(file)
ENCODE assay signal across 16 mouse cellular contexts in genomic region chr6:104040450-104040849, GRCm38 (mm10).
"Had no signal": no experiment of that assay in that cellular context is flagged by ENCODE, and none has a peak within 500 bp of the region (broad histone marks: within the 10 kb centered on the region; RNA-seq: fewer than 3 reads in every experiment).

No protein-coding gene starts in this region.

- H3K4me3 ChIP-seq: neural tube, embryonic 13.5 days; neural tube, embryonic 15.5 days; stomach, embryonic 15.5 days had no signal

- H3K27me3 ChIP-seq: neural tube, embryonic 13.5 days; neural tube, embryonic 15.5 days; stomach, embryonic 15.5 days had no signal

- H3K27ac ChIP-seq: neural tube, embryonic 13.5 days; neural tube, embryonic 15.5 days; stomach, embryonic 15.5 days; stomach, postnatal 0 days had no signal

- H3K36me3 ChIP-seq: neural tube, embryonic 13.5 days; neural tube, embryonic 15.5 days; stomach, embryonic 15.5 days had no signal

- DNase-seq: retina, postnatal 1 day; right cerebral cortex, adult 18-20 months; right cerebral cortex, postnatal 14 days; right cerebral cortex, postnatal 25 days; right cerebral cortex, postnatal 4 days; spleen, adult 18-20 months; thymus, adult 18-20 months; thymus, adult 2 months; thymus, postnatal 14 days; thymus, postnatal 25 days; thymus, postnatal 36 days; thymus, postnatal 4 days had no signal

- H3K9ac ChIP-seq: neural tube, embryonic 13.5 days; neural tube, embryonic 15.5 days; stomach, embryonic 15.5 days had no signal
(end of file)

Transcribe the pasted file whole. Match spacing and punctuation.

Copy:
ENCODE assay signal across 16 mouse cellular contexts in genomic region chr6:104040450-104040849, GRCm38 (mm10).
"Had no signal": no experiment of that assay in that cellular context is flagged by ENCODE, and none has a peak within 500 bp of the region (broad histone marks: within the 10 kb centered on the region; RNA-seq: fewer than 3 reads in every experiment).

No protein-coding gene starts in this region.

- H3K4me3 ChIP-seq: neural tube, embryonic 13.5 days; neural tube, embryonic 15.5 days; stomach, embryonic 15.5 days had no signal

- H3K27me3 ChIP-seq: neural tube, embryonic 13.5 days; neural tube, embryonic 15.5 days; stomach, embryonic 15.5 days had no signal

- H3K27ac ChIP-seq: neural tube, embryonic 13.5 days; neural tube, embryonic 15.5 days; stomach, embryonic 15.5 days; stomach, postnatal 0 days had no signal

- H3K36me3 ChIP-seq: neural tube, embryonic 13.5 days; neural tube, embryonic 15.5 days; stomach, embryonic 15.5 days had no signal

- DNase-seq: retina, postnatal 1 day; right cerebral cortex, adult 18-20 months; right cerebral cortex, postnatal 14 days; right cerebral cortex, postnatal 25 days; right cerebral cortex, postnatal 4 days; spleen, adult 18-20 months; thymus, adult 18-20 months; thymus, adult 2 months; thymus, postnatal 14 days; thymus, postnatal 25 days; thymus, postnatal 36 days; thymus, postnatal 4 days had no signal

- H3K9ac ChIP-seq: neural tube, embryonic 13.5 days; neural tube, embryonic 15.5 days; stomach, embryonic 15.5 days had no signal